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The cultural and chronological context of Kibiro, Uganda

  • Graham Connah
Articles

Abstract

During fieldwork in 1994, 53 surface collections were made in the archaeologically unknown area of Uganda between Kibiro on Lake Albert and the north bank of the Victoria Nile below the Murchison Falls. Analysis of the collected material revealed a general similarity in the pottery roulettes in use in this area during the past millennium, in spite of some local differences in pot forms and decoration. This suggests the existence of a widespread cultural homogeneity that would have formed part of the background to the growth of the state of Bunyoro. Also found, however, were sherds of Urewe and Chobi ware, as well as of an associated pottery that it is proposed to call “Fajao ware.” These are presumed to belong to the first millennium AD and to suggest the settlement by foodproducers of the lower Victoria Nile, and to a lesser extent the NE margins of Lake Albert, before the appearance there of rouletted pottery. In addition, sites along both the river and the lake produced numerous stone artifacts that indicate the presence of hunter gatherers in the area during the later Pleistocene and early Holocene.

Key words

Uganda Kibiro pottery rouletting Urewe Chobi 

Résumé

Au cours de recherches sur le terrain en 1994, on a recueilli en surface 53 pièces dans la région de l’Ouganda archéologiquement inconnue située entre Kibiro sur le lac Albert et al rive nord du Nil Victoria en aval des Murchison Falls. L’analyse des matériaux recueillis a révélé une similarité générale parmi les roulettes à poterie utilisées dans cette région au cours du dernier millénaire, malgré quelques différences locales dans la forme des pots et la décoration. Cela laisse supposer l’existence d’une homogénéité culturelle étendue qui aurait été en partie à l’origine de la croissance de l’état de Bunyoro. En outre, des tessons d’objets Urewe et Chobi ont également été trouvés, ainsi qu’une poterie associée qu ’il a été proposé d’appeler “objet Fajao.” On présume que ces objets appartiennent au premier millénaire après J.- C. et qu ’ils laissent supposer le peuplement de la vallée inférieure du Nil Victoria par des producteurs de nourriture et, dans de moindres proportions, des rives NE du lac Albert, avant l’apparition dans cette région de la poterie décorée à la roulette. De plus, de nombreux objets en pierre ont été découverts sur des sites le long du fleuve et au bord du lac, indiquant la présence dans la région de chasseurscueilleurs à la fin du pléistocène et au début de l’holocène.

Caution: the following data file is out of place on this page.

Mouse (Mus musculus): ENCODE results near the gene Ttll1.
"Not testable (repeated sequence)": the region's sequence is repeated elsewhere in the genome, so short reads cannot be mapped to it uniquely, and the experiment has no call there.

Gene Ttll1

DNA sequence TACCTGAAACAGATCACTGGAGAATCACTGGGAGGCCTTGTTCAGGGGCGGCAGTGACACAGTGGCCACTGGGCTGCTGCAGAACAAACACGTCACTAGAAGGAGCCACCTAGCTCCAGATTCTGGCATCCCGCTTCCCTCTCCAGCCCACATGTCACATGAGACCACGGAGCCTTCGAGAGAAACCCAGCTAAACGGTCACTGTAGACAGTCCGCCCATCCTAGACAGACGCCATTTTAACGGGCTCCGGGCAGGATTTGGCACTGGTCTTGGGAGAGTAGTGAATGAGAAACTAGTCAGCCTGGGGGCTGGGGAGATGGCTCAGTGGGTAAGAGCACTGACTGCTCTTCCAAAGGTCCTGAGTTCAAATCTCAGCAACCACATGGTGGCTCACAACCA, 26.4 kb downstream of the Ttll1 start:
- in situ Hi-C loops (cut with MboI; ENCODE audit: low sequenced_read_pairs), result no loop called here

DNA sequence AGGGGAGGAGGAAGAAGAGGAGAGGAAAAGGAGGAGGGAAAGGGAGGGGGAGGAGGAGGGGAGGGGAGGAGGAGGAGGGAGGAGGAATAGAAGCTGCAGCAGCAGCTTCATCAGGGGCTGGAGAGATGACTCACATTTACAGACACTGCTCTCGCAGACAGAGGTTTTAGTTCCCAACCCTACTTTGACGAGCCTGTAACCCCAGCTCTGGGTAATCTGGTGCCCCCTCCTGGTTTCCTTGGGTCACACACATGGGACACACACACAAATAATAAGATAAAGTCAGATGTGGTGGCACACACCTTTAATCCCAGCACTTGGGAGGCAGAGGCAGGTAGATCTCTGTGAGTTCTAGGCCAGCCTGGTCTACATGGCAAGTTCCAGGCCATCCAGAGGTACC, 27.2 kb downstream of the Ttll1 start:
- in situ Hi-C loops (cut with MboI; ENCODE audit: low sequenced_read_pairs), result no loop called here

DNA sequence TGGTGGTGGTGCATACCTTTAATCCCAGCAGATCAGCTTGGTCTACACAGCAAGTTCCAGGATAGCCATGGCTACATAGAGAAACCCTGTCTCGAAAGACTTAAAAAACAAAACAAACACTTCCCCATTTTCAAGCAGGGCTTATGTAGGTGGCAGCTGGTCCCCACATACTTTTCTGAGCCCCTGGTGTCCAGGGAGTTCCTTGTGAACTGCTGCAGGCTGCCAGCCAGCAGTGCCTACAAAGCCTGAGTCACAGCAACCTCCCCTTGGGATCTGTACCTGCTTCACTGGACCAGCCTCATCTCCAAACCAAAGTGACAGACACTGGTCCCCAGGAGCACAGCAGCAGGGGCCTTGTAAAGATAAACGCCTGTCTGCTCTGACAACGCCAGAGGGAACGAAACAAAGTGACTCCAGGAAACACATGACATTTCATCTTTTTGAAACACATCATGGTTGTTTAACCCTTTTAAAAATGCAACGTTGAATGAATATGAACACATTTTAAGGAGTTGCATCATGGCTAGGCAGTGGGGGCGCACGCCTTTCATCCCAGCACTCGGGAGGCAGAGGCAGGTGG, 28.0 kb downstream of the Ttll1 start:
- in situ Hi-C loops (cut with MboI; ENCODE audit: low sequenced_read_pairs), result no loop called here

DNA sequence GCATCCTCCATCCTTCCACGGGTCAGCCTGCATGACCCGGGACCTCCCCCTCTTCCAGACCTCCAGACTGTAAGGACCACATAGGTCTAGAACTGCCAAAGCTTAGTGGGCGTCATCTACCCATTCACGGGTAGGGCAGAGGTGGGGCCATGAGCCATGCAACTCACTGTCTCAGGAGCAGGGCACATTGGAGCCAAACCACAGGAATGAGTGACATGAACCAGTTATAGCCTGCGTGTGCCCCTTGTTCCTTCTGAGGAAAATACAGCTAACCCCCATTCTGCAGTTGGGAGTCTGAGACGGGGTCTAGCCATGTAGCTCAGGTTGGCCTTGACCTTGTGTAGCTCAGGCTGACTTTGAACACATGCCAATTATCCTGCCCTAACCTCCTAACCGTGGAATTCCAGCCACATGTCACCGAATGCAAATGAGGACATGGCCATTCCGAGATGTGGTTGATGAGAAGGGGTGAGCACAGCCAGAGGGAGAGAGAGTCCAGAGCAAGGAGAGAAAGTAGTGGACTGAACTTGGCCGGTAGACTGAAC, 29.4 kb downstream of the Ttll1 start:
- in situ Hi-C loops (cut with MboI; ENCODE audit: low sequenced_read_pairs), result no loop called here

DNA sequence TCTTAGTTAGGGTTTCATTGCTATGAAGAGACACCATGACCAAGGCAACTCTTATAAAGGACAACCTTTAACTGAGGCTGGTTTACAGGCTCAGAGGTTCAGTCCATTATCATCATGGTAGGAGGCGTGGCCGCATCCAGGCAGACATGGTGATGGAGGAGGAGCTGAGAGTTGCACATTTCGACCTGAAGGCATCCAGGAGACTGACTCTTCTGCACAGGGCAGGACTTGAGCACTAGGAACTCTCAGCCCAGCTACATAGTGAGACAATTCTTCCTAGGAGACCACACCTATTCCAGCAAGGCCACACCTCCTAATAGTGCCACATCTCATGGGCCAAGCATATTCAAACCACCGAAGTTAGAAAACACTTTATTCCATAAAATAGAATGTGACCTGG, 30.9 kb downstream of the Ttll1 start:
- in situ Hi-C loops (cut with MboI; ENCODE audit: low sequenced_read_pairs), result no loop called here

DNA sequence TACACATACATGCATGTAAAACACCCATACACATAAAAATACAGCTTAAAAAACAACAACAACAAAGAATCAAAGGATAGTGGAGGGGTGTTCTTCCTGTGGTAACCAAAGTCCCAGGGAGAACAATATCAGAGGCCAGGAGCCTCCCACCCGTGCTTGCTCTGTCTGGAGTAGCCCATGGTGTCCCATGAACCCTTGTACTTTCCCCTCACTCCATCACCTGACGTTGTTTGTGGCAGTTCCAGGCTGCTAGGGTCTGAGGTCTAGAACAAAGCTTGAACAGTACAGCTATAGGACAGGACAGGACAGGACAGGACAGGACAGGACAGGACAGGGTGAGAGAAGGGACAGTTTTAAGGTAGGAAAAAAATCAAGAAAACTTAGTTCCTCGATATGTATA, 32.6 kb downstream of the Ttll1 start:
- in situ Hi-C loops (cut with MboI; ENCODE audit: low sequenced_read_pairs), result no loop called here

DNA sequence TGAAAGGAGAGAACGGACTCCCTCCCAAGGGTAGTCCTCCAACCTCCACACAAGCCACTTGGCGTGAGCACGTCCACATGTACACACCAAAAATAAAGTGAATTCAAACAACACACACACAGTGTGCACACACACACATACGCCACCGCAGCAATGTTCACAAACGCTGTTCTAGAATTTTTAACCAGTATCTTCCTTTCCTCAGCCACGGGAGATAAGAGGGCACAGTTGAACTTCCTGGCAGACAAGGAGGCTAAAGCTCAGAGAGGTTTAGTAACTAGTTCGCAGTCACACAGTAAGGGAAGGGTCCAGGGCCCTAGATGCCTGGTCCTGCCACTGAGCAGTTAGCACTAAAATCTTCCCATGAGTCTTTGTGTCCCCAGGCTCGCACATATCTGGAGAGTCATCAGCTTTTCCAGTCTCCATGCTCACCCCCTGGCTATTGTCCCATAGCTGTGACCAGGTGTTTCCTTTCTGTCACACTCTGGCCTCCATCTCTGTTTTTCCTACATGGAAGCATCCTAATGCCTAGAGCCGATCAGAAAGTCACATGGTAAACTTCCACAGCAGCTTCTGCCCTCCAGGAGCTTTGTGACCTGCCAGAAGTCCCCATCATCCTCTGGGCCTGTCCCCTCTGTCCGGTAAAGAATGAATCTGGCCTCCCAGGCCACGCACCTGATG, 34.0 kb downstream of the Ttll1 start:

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Copyright information

© Plenum Publishing Corporation 1997

Authors and Affiliations

  • Graham Connah
    • 1
  1. 1.Department of Archaeology and AnthropologyAustralian National UniversityCanberraAustralia

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